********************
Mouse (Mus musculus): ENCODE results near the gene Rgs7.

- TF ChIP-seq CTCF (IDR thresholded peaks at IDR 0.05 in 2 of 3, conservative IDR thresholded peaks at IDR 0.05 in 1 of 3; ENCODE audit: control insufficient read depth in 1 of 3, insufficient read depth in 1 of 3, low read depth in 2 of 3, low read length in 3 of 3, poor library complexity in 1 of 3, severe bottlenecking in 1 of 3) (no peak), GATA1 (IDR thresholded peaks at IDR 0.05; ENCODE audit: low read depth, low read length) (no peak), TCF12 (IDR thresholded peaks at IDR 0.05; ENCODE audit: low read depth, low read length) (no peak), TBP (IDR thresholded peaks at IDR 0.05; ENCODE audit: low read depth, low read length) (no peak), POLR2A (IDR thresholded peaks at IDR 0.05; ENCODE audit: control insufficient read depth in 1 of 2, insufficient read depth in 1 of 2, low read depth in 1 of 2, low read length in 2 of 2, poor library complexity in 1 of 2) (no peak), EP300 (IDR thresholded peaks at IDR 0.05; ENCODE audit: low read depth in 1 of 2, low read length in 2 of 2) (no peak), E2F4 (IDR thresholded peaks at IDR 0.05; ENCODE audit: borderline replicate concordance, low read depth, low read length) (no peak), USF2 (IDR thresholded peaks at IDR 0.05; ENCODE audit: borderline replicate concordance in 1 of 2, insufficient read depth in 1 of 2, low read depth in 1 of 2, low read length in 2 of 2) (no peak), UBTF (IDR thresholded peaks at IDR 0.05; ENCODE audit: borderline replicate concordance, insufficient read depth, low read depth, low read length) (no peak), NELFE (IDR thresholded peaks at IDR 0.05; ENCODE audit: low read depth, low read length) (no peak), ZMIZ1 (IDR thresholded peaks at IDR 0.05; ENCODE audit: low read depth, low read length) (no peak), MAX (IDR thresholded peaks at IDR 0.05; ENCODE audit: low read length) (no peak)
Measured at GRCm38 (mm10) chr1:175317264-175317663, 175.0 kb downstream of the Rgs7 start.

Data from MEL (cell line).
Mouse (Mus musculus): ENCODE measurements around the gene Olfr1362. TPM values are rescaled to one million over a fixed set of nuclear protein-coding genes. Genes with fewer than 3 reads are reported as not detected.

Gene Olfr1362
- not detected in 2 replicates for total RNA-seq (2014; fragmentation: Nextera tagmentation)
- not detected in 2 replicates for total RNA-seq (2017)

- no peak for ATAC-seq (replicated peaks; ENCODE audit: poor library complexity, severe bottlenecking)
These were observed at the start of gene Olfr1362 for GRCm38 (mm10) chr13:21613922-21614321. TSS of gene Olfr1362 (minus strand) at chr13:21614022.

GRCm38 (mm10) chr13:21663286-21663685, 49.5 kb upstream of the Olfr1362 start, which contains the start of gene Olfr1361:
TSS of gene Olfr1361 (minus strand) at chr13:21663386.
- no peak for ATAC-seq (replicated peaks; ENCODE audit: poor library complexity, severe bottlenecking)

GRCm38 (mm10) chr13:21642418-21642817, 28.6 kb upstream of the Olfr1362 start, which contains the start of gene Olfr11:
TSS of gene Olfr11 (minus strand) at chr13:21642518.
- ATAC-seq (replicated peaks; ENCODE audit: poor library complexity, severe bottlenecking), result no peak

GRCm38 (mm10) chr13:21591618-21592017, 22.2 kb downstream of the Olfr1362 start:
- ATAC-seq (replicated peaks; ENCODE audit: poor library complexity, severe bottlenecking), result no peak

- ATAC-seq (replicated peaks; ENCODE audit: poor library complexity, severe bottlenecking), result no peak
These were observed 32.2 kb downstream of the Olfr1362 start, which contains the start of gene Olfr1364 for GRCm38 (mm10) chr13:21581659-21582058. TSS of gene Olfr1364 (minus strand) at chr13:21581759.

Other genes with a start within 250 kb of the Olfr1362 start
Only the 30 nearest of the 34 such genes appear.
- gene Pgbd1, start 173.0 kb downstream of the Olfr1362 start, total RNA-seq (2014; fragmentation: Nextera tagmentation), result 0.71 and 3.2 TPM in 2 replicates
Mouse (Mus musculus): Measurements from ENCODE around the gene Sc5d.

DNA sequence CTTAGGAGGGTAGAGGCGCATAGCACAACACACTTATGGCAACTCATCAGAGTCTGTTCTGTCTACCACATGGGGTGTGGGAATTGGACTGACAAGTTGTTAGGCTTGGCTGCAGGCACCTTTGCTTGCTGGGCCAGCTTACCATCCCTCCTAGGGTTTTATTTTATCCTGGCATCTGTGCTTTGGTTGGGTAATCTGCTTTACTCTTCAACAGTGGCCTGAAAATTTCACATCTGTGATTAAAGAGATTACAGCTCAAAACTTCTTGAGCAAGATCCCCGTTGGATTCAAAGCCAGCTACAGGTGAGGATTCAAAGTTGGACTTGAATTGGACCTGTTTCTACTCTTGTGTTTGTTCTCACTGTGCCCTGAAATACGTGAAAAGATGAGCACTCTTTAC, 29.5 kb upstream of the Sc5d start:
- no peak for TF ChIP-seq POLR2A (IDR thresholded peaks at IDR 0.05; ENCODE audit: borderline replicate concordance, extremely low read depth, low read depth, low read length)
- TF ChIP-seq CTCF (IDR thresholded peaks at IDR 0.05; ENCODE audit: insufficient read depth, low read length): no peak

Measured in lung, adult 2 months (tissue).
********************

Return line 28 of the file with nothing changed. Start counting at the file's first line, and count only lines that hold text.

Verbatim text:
Measured in lung, adult 2 months (tissue).